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What creditors are most likely to object once bankruptcy is filed?

Challenges to debt discharge usually absent from personal bankruptcy cases

The bankruptcy process allows creditors to challenge whether debts owed to them should be discharged in court. It's a right exercised in many large business bankruptcies, but when it comes to Chapters 7 and 13 cases, it doesn't happen often.

When it does occur in personal bankruptcy cases, legal experts say debtors aren't likely to see representatives of a credit card company or medical facility turn up at the 341 meeting of creditors before a court trustee. Instead, it may be associates and friends who have loaned money to the debtors or the owner of a local business who disputes the elimination of a debt during the creditors' hearing.

New York attorney Craig Robins writes on LongIslandBankruptcyBlog.com that most creditors aren't likely to take their complaint this far in a Chapter 7 case because the burden of proof falls on them. They also have to pay court and attorney fees to challenge the bankruptcy and there is a considerable amount of legal work involved in such complaints.

Creditor objections are usually based on whether the debtor failed to produce financial records, couldn't explain a loss of assets or made false statements in the petition. They may claim that the debtor didn't obey a court order regarding the bankruptcy or fraudulently transferred, concealed or destroyed property that should have been included in the individual's estate.

Another common complaint is that a debtor has used credit recently knowing that filing bankruptcy was likely. "A creditor might object to your Chapter 7 case if you ran up a lot of credit card bills in the six months to a year prior to filing," writes Georgia attorney Jonathan Ginsberg on his website, AtlantaBankruptcyAttorney.com.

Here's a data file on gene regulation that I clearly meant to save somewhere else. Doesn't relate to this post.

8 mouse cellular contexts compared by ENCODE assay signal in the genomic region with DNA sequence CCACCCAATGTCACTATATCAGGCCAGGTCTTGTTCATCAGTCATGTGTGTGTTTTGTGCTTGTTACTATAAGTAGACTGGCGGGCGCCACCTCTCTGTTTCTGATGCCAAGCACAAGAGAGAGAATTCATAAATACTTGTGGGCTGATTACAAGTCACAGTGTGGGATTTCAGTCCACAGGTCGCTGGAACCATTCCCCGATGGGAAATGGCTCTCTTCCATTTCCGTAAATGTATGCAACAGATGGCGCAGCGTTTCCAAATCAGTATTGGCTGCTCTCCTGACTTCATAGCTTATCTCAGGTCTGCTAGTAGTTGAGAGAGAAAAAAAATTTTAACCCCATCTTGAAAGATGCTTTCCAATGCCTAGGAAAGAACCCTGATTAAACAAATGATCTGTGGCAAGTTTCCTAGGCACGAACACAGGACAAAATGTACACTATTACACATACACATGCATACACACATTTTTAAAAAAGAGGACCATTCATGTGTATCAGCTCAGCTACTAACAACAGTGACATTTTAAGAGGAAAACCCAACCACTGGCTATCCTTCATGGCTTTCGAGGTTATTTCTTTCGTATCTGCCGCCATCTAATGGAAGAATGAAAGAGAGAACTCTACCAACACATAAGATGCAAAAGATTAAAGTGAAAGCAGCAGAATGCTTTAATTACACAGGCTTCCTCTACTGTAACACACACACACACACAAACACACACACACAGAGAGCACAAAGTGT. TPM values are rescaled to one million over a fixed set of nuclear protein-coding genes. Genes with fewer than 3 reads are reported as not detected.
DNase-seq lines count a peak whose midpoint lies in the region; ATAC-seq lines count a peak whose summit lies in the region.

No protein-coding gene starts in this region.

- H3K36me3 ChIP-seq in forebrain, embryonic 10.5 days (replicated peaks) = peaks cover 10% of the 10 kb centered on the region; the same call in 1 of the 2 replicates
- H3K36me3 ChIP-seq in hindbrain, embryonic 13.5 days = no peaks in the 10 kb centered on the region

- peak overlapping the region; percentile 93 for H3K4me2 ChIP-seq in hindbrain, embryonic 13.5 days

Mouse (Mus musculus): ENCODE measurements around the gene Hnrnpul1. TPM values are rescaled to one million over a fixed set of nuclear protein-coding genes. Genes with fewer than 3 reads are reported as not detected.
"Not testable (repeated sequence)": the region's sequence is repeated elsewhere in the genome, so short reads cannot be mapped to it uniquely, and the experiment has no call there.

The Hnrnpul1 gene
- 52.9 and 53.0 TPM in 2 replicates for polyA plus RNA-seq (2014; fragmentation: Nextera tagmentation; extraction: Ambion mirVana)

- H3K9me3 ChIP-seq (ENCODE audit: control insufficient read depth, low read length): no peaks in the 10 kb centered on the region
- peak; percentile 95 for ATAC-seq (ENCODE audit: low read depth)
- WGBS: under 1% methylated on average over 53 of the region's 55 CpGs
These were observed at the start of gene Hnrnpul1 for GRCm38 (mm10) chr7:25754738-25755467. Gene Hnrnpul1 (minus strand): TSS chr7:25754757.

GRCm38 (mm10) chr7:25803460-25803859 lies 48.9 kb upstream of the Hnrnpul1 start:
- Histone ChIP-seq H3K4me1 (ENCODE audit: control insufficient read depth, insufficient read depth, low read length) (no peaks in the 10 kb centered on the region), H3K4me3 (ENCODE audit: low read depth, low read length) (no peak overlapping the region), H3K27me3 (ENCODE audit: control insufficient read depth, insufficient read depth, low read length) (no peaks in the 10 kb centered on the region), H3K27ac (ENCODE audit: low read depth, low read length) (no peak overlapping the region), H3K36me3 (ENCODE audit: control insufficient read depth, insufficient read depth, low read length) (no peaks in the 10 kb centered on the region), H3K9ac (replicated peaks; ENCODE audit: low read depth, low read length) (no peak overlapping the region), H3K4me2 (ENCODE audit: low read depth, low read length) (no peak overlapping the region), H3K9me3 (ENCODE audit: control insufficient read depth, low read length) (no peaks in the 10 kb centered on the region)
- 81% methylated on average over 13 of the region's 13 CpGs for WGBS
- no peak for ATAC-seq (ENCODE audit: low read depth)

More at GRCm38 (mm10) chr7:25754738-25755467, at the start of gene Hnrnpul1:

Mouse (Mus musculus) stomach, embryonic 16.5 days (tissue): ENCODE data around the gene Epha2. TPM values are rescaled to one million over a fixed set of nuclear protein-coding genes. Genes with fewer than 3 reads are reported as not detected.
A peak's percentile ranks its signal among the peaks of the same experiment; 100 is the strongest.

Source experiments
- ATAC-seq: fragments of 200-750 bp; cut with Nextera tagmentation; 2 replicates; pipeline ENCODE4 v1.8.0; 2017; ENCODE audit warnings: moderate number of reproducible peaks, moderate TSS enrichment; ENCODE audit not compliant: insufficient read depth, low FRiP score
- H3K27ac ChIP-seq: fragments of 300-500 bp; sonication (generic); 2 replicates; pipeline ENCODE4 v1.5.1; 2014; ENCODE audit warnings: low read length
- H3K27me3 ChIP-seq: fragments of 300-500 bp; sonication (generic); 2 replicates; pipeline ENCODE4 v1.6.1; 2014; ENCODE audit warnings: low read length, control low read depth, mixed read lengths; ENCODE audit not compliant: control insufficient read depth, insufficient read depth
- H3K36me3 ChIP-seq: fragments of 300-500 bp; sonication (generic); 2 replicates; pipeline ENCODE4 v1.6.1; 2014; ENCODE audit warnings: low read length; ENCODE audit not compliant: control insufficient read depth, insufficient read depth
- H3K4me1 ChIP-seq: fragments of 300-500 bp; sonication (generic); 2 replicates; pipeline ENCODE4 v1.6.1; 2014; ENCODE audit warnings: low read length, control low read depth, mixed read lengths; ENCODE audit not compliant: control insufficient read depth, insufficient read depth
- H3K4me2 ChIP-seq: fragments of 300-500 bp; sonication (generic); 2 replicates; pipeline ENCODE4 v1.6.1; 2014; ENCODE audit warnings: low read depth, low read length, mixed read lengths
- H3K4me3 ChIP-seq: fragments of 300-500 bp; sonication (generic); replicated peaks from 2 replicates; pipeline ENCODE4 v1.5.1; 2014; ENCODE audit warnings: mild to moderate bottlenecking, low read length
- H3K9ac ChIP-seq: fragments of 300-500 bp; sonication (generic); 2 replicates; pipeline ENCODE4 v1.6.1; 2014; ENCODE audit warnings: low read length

If a creditor fights the discharge of a Chapter 7 debt, Ginsberg notes one recourse is to negotiate a partial payment plan for that particular debt or to convert the case to a Chapter 13 bankruptcy, which requires a court-ordered repayment plan over several years.

In some cases, a challenge may result in a lawsuit filed within the bankruptcy to dispute the discharge. This is called an adversary proceeding, and often is based on a claim of fraudulent behavior by the debtor.

On his website, Detroit attorney Walter Metzen states that the most likely scenario for a creditor to object to a discharge revolves around suspected fraud, including embezzlement of assets or malicious injury to property involved in the debt.

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